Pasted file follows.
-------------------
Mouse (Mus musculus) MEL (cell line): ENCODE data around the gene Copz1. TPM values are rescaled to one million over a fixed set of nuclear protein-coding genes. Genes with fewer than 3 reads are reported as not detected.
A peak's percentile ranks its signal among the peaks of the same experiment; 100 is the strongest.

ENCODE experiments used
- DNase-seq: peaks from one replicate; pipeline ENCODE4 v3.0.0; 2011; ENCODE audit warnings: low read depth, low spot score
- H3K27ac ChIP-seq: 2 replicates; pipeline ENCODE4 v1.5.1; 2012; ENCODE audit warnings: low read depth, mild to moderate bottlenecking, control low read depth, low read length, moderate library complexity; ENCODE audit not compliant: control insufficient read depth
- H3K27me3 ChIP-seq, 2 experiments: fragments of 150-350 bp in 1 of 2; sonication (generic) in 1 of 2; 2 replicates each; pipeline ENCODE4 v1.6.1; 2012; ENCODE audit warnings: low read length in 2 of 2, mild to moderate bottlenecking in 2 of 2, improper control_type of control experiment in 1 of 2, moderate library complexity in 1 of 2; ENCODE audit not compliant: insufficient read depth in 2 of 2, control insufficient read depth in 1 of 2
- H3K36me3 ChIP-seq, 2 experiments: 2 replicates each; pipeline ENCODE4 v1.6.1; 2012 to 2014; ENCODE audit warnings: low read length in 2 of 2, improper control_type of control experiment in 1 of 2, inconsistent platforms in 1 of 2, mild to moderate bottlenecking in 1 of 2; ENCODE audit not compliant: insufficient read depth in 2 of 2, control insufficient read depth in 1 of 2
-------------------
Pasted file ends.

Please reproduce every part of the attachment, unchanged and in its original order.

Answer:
Mouse (Mus musculus) MEL (cell line): ENCODE data around the gene Copz1. TPM values are rescaled to one million over a fixed set of nuclear protein-coding genes. Genes with fewer than 3 reads are reported as not detected.
A peak's percentile ranks its signal among the peaks of the same experiment; 100 is the strongest.

ENCODE experiments used
- DNase-seq: peaks from one replicate; pipeline ENCODE4 v3.0.0; 2011; ENCODE audit warnings: low read depth, low spot score
- H3K27ac ChIP-seq: 2 replicates; pipeline ENCODE4 v1.5.1; 2012; ENCODE audit warnings: low read depth, mild to moderate bottlenecking, control low read depth, low read length, moderate library complexity; ENCODE audit not compliant: control insufficient read depth
- H3K27me3 ChIP-seq, 2 experiments: fragments of 150-350 bp in 1 of 2; sonication (generic) in 1 of 2; 2 replicates each; pipeline ENCODE4 v1.6.1; 2012; ENCODE audit warnings: low read length in 2 of 2, mild to moderate bottlenecking in 2 of 2, improper control_type of control experiment in 1 of 2, moderate library complexity in 1 of 2; ENCODE audit not compliant: insufficient read depth in 2 of 2, control insufficient read depth in 1 of 2
- H3K36me3 ChIP-seq, 2 experiments: 2 replicates each; pipeline ENCODE4 v1.6.1; 2012 to 2014; ENCODE audit warnings: low read length in 2 of 2, improper control_type of control experiment in 1 of 2, inconsistent platforms in 1 of 2, mild to moderate bottlenecking in 1 of 2; ENCODE audit not compliant: insufficient read depth in 2 of 2, control insufficient read depth in 1 of 2